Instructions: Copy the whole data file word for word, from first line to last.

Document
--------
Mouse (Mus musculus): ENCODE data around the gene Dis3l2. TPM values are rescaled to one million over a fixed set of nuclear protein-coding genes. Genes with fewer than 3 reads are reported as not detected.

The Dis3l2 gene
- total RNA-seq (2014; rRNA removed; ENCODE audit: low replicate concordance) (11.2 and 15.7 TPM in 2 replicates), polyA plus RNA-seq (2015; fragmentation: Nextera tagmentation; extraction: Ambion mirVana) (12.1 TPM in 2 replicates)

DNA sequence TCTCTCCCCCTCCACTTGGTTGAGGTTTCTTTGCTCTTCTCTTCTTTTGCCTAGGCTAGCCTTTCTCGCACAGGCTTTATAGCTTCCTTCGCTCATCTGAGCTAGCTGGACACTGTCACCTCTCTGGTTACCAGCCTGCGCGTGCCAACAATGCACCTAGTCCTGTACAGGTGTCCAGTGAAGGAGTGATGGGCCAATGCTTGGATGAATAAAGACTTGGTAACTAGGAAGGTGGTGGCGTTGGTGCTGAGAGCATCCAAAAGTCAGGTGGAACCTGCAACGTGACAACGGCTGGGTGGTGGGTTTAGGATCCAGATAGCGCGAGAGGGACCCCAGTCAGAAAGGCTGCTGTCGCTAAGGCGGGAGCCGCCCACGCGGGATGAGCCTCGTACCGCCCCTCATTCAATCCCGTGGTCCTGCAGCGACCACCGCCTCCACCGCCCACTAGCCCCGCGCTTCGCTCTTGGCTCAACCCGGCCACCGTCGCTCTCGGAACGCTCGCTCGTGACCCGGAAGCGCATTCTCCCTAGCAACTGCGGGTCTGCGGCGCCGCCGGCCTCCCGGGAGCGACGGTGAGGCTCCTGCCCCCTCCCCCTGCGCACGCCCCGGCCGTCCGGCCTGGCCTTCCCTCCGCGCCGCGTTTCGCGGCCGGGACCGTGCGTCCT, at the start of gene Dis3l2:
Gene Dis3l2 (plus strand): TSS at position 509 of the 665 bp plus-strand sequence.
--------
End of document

Mouse (Mus musculus): ENCODE data around the gene Dis3l2. TPM values are rescaled to one million over a fixed set of nuclear protein-coding genes. Genes with fewer than 3 reads are reported as not detected.

The Dis3l2 gene
- total RNA-seq (2014; rRNA removed; ENCODE audit: low replicate concordance) (11.2 and 15.7 TPM in 2 replicates), polyA plus RNA-seq (2015; fragmentation: Nextera tagmentation; extraction: Ambion mirVana) (12.1 TPM in 2 replicates)

DNA sequence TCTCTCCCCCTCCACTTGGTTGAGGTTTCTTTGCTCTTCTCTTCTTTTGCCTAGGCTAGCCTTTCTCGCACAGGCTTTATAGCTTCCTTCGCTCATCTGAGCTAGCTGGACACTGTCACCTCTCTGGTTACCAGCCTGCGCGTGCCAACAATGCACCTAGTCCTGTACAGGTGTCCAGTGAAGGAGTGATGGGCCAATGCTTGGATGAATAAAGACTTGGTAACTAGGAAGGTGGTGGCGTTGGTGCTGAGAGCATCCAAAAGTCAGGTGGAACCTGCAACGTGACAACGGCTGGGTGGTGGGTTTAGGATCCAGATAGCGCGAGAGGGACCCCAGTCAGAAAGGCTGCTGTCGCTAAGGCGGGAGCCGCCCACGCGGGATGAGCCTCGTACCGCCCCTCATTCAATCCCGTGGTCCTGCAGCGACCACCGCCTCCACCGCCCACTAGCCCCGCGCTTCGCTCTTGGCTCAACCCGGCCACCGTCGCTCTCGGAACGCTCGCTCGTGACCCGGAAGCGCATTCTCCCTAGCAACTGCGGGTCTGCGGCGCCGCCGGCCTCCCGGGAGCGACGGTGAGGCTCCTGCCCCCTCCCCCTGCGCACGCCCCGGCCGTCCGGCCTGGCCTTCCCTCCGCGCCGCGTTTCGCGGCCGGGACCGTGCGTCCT, at the start of gene Dis3l2:
Gene Dis3l2 (plus strand): TSS at position 509 of the 665 bp plus-strand sequence.